Ain’t Patty’s Day
The results were way off. The program was meant to calculate tension on a prosthetic arm, but according to the program, I was getting the tension of a stretched rubber band.
I’d spent all day on it, I hadn’t even shaved, and it had still been a waste of time. “Give me a break, already,” I said to the empty apartment.
This was the same project I’d failed last semester, thanks to a freak flu outbreak that kept me in bed for a week. It was the main reason I hadn’t graduated on time, along with the speech class my advisor had told me to take. I had passed it, but it had not, in fact, fulfilled my requirements for Humanities credits. I now found myself in a mind-numbing freshman philosophy class, discussing whether life had any purpose. “Who cares? I still need to get a job,” had been my sole contribution to the discussion thus far.
I had complained bitterly to the administration about my advisor’s numbskull advice but I still had to stick around for an extra year, to the tune of another twelve thousand in tuition. My family’s situation hadn’t helped any.
“Miguel, hijo, I didn’t want to tell you this, but your father’s had a pay cut recently,” my mother whispered on the phone. “We would like to help you out on the year’s tuition, but we didn’t foresee you needing to stay an extra year. We don’t have the money to cover the expenses. You’ll have to get a loan.”
“A pay cut? What happened?”
“Cariño, you know how bad the recession was. It’s finally caught up to his pay. I’m sure things will pick back up again, but for now, we’re pretty tight. We’ll co-sign for you and do what we can if you need us to help you out with some of your payments, but it’s best if you finish up your degree this year. I didn’t want to alarm you, but at least it gives you a little extra incentive to make sure you graduate this semester.”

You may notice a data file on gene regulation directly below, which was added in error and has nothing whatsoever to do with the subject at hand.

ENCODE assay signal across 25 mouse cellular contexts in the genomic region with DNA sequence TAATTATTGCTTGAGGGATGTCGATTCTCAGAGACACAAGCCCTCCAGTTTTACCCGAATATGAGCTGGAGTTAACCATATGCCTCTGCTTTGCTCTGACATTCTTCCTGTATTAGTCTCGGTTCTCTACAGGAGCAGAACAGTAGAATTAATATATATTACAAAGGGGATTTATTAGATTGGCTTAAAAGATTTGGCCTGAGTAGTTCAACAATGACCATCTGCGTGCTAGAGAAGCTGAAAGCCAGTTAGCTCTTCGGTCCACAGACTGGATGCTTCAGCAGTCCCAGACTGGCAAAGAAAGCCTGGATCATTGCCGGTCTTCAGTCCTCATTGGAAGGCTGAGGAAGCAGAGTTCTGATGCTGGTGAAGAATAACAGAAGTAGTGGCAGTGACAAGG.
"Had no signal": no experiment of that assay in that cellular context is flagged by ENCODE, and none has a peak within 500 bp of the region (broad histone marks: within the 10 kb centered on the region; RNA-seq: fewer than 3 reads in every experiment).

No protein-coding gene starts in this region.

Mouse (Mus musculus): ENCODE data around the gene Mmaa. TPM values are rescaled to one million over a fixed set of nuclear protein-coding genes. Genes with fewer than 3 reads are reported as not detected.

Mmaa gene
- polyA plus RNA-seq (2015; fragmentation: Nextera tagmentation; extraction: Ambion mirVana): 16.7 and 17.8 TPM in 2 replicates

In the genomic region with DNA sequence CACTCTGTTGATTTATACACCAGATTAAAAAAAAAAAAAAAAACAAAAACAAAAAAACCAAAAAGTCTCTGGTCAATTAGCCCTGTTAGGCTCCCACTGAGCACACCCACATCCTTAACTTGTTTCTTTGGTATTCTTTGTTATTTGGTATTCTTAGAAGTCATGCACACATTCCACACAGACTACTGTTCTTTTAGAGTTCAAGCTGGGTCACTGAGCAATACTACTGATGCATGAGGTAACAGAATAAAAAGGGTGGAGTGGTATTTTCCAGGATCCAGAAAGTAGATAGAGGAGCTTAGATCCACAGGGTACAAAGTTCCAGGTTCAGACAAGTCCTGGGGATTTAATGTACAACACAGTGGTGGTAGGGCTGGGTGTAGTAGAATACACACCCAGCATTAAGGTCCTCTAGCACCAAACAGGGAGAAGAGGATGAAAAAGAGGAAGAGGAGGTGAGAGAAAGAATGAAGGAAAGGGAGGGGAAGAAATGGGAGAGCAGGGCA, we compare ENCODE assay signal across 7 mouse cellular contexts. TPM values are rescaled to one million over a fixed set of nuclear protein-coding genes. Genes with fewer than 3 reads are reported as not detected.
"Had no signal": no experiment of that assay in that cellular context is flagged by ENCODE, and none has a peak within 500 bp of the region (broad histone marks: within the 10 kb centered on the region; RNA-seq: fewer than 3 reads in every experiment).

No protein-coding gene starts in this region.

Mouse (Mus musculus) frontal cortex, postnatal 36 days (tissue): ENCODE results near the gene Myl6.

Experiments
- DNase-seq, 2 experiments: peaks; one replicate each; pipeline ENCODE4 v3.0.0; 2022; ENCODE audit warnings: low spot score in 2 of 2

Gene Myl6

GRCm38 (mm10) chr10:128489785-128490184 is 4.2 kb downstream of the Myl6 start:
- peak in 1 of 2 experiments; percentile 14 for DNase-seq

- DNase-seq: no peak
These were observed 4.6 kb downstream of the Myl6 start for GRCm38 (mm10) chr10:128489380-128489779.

As if I needed the added pressure. It was embarrassing enough to see my friends graduate and go on to get great jobs at tech companies and manufacturing plants. I wasn’t the only one from my freshman class graduating a year late, but most of the other fifth-year seniors had much better reasons, like paid internships and co-op work assignments. I’d often run into my hallmate from freshman year, Aaron, at the gym. He was planning on buying a house in another year. He’d done an internship in some company that made catheters and was able to live in a dirt-cheap place in the middle of nowhere and save the rest. He was pretty much set for life with his glowing recommendations, job experience, and the nest-egg he’d put aside. He also had a great scholarship so he wasn’t using any of that on tuition. Seeing him really made me want to pump some iron.
The program was due on Monday. It accounted for a full seventy percent of the grade for that class and with my lack of results today I had serious doubts I would make it.
Nevertheless, I had decided tonight would be a good night, the annual “Ain’t Patty’s Day” bar crawl, a Clemson tradition. The real St. Patrick’s Day fell during spring break, but there was no way students would pass up a chance to get wasted, and the bars were pleased to oblige. It was my last year, and I wasn’t going to miss it.
I checked my watch: quarter to seven. I had another hour to wait for Dave and I was definitely not going to be able to concentrate on this piece-of-crap program.
I heard a muffled “Mraww!” from the kitchen. Waffles stood next to her food bowl, pawing at it so that it scudded along the floor. She was my roommate’s cat, but Stephen was off somewhere with his girlfriend, as usual. “Mraww!” Waffles implored, eyes widening in desperation.
“Yeah, yeah,” I said, pouring kibble into her bowl. Stephen hadn’t fed her in days. That job had fallen to me. The last time he’d been home for more than a few minutes had been Wednesday, when he stuck around to watch the basketball game with me. Even then, he’d been checking his phone constantly, barely listening to anything I said.